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An ectopic pregnancy is a pregnancy that occurs outside of the womb (uterus). Most ectopic pregnancies occur within a fallopian tube. Other, less common locations may include the cervix, an ovary, or the abdominal cavity. This type of pregnancy cannot survive because only the uterus can support the growth of a fetus and its placenta.
Many ectopic pregnancies occur because the fallopian tube is not functioning normally.
Factors that may increase the risk ectopic pregnancy include:
- Previous ectopic pregnancies
- History of pelvic inflammatory disease (PID)
- Prior surgery on fallopian tubes or uterus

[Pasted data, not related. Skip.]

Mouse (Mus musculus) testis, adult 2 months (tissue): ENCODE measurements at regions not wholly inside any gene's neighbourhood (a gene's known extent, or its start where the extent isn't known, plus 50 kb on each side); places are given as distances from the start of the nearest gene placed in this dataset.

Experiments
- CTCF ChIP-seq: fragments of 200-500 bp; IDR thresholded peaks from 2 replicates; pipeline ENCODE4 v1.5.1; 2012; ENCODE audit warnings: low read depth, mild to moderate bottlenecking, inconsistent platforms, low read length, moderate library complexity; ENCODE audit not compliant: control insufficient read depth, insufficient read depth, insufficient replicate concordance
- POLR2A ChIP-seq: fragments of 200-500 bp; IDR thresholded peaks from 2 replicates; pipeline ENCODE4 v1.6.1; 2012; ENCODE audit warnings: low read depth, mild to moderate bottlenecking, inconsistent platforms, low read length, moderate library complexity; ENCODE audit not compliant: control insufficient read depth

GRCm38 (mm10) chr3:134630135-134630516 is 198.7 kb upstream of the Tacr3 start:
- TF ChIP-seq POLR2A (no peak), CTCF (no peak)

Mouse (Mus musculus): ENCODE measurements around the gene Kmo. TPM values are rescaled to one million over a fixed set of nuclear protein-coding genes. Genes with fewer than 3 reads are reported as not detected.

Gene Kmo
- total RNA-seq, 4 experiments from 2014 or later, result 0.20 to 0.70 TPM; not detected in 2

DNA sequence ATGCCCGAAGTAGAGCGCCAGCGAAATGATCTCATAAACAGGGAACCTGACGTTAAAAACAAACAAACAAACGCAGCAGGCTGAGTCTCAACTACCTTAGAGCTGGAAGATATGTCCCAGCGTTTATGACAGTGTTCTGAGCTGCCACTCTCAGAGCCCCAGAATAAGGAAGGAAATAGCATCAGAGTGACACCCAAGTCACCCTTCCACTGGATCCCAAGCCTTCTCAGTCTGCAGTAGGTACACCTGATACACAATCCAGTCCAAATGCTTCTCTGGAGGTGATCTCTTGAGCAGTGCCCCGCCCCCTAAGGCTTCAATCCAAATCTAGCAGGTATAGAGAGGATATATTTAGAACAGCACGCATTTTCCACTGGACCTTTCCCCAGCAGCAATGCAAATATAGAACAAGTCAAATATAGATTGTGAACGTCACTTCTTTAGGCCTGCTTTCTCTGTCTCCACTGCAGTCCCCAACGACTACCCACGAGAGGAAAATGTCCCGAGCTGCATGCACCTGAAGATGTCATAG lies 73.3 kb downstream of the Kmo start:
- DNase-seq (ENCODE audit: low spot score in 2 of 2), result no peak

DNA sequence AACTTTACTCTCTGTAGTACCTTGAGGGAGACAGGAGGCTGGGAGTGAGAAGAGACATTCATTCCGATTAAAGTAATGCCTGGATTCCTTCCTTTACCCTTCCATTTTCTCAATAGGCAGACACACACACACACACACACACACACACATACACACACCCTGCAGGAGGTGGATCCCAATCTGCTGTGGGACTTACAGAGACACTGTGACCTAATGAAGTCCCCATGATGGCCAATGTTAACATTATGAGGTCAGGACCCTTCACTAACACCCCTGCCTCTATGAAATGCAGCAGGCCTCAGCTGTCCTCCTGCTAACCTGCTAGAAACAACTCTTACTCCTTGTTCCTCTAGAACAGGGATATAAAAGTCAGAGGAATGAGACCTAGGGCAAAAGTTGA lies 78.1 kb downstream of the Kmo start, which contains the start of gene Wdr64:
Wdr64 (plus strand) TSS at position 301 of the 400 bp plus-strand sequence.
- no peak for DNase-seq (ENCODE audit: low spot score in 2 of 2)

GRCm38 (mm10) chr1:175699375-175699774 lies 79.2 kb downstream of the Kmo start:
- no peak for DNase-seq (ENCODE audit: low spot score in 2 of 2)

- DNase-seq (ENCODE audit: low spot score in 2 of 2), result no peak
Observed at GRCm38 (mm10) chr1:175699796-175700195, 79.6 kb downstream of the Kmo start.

- Fertility treatments
- Abnormally-shaped uterus and/or fallopian tubes
- Presence of an intrauterine device (IUD)
- Pregnancy that occurs after a sterilization procedure ( tubal ligation )
- Race: non-white
- Age: 35 or older
Symptoms may include:
- Missed or abnormal menstrual period
- Abdominal pain
- Spotty vaginal bleeding
- Pain in the shoulder
The doctor will ask about your symptoms and medical history. A physical exam will be also be done.
Tests may include:
- Pregnancy test
- Pelvic exam
- Blood tests
- Transvaginal ultrasound (to check the uterus and fallopian tubes for the presence or absence of a pregnancy)